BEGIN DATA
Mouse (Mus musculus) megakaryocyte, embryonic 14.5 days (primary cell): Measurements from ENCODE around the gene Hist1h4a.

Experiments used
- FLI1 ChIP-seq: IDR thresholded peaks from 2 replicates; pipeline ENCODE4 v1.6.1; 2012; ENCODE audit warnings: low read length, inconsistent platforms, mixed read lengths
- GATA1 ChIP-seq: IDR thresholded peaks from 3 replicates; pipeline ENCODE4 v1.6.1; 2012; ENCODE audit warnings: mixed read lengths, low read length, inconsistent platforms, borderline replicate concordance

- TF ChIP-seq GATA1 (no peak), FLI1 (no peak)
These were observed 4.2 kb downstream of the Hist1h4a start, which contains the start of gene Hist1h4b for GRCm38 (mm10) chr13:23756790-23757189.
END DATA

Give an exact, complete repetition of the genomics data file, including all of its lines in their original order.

Mouse (Mus musculus) megakaryocyte, embryonic 14.5 days (primary cell): Measurements from ENCODE around the gene Hist1h4a.

Experiments used
- FLI1 ChIP-seq: IDR thresholded peaks from 2 replicates; pipeline ENCODE4 v1.6.1; 2012; ENCODE audit warnings: low read length, inconsistent platforms, mixed read lengths
- GATA1 ChIP-seq: IDR thresholded peaks from 3 replicates; pipeline ENCODE4 v1.6.1; 2012; ENCODE audit warnings: mixed read lengths, low read length, inconsistent platforms, borderline replicate concordance

- TF ChIP-seq GATA1 (no peak), FLI1 (no peak)
These were observed 4.2 kb downstream of the Hist1h4a start, which contains the start of gene Hist1h4b for GRCm38 (mm10) chr13:23756790-23757189.